Saturday, October 22, 2011

A Polka for a Princess

I found a rather interesting article about the creation of Johann Strauss's "Olga-Polka". Strauss is one of my favorite composers and Olga-Polka one of my favorite music. I was amazed to find out that it was actually composed by Strauss as a dedication to Grand Duchess Olga Feodorovna of Russia, sister-in-law to Tsar Alexander II.

This is what the article says about the music:

The Olga-Polka was created because of a Russian imperial wedding which took place in St. Petersburg on August 20, 1857. On that day, the music-loving Grand Duke Mikhail Nikolaievich, youngest brother of Tsar Alexander II, married Princess Cecilie of Baden. At that time, Johann Strauss was giving concerts in Pavlovsk. He used the opportunity occasioned by the event to enhance his already enviable popularity with the Russian imperial family and composed the Cecilien-Polka in honour of the lovely young bride. Indeed, it is clear from a letter which Johann wrote in late July 1857 to Carl Haslinger, his publisher in Vienna, that the new polka had been prepared well in advance of the wedding (the fair copy of the full orchestral score made for the publisher's engraver is dated 9 August) and was enjoying success even before the royal couple's official engagement on August 16, 1857. The performance of the Cecilian-Polka in Pavlovsk caused a sensation in St. Peterburg, and was praised for its "truly genial Viennese sounds full of verve and melody".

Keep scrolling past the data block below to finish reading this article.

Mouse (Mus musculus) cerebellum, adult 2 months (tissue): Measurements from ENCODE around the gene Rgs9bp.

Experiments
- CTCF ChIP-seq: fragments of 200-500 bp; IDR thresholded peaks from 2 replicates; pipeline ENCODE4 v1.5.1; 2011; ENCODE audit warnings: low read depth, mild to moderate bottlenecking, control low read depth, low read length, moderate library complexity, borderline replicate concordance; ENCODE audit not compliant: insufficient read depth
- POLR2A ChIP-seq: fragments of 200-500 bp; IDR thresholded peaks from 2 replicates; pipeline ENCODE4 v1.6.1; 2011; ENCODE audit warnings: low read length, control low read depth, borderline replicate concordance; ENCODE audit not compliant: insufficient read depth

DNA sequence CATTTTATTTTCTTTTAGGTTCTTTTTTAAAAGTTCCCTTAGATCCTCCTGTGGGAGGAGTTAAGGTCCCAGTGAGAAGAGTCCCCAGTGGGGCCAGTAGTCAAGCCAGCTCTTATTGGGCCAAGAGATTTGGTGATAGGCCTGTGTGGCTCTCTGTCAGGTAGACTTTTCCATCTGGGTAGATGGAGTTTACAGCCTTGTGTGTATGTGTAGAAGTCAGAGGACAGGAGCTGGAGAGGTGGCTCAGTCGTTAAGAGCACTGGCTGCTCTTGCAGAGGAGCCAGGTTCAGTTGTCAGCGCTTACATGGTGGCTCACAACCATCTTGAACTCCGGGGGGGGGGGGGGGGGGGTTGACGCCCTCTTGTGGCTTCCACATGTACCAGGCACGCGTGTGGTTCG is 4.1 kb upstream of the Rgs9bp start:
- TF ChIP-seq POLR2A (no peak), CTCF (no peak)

Since tradition demanded that the German princess Cecilie adopt a Russian name - Olga Feodorovna - before her marriage, so Johann's Cecilien-Polka also underwent a change of identity. On December 8, 1857 Carl Haslinger announced the publication of Strauss's Olga-Polka, on the title page of which is the inscription: "Dedicated to her Imperial Highness Grand Duchess Olga, née Princess of Baden". It was under this title, too, that Johann himself first conducted the work in Vienna at a concert in the Volksgarten on November 1, 1857, shortly after his return from Russia. Reporting on this event, the Wiener Allgemeine Theaterzeitung observed: "The Olga-Polka is a most delightful, fragrant musical bouquet, full of fine, gracious rhythms".

Grand Duchess Olga Feodorovna of Russia
nee Princess Cecilie of Baden


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